A Knight’s Tale
4,000 years old. The ancient city was just a hill, and only partly excavated. Not much to look at, so we only drove by. Our destination was the “Old City” right next door, closer to our time by 1,500 years. All told, Akko is one of the few continuously inhabited cities for almost 4,000 years. It’s not a well to do city right now, the primary bazaar is partly closed for lack of business. The children play in the urban streets with a soccer ball in need of inflating, and a boy of six leads a pony down an alley. The buildings are not in great condition, except the Bahai house where their holy prophet once lived.
Yet, I have reason to believe that this is a city about ready to see a great upturn before the child with the pony sees 26. Several things in it remind me of Old
Town, Alexandria of the 1970’s. Like Alexandria, Virginia, here’s a port city with old, important architecture and a storied past. A few select street vendors offer fresh squeezed pomegranate and tasty desserts that are as much a feast for the eyes as the tongue. Several restaurants already dot the harbor side street and perhaps more will open as more tour groups like ours make this a pilgrimage site.
But one event, in particular, gives me the sense that this city would be a great investment. In just the last 20 years, a magnificent and romantic fortress was uncovered, the Templar stronghold of Acre. The knights from Europe called this city Acre. This massive structure with its great halls was buried for over 800 years afte the last crusaders fled. It was briefly unearthed in the 18th century but when it was deemed too much work to dig out, it was filled in with, of all things, rubble from the ancient hill next door! Consider the confused 20th century archeologist finding 3,000 year old pottery shards on TOP of a 12th century ruin.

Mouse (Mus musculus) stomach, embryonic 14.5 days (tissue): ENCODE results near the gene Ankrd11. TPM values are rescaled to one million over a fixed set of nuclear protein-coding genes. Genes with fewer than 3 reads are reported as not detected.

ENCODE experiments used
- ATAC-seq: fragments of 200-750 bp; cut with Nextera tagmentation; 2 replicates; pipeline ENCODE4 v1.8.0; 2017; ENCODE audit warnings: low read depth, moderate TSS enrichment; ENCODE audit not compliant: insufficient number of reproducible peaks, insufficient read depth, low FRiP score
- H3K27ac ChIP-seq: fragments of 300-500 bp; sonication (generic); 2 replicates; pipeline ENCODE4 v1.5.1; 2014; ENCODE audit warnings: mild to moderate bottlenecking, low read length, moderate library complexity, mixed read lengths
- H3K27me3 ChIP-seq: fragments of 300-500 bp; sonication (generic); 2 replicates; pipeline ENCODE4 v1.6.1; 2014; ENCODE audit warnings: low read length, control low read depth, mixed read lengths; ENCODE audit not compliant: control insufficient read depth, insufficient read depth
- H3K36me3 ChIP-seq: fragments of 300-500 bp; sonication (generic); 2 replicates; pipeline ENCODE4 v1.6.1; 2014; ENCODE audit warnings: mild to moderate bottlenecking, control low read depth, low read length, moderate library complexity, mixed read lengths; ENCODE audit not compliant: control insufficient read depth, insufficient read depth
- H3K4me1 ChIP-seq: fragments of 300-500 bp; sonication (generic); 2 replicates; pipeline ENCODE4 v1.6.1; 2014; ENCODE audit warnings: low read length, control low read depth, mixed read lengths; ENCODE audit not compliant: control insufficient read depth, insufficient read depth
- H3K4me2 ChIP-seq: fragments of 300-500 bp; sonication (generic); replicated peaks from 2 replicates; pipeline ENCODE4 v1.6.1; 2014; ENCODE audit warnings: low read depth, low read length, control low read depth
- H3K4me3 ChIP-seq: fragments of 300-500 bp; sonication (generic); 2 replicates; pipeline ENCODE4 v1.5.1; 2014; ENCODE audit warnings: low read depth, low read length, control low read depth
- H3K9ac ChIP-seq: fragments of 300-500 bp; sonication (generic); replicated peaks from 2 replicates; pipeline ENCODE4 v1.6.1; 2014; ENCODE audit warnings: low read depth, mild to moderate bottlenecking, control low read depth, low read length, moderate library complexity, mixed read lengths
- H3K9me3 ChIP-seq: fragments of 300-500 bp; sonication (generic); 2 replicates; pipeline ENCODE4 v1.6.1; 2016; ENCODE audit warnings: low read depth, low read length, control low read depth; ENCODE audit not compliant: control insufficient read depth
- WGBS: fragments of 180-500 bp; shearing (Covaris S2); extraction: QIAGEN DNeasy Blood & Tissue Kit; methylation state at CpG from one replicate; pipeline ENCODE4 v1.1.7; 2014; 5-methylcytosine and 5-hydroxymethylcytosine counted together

The newly rediscovered great hall with its sturdy pillars and gothic, cross vaulted ceilings, once the dining hall for knights and pilgrims, is already being rented out for fancy cocktail parties. The revenue is helping to pay for the ongoing archeological work. Rumor has it an entrepeneur is already working on the reconstruction of the hospitality suites of the knights into a modern, upscale hotel. This city is aiming for a renaissance, and it is being fueled by this recent discovery. Besides, Akko’s harbor on the Mediteranean is as enchanting as ever in its 4,000 year history. I assume it will continue its long lived history, and await to see what the next generation inherits after what I’ve seen today.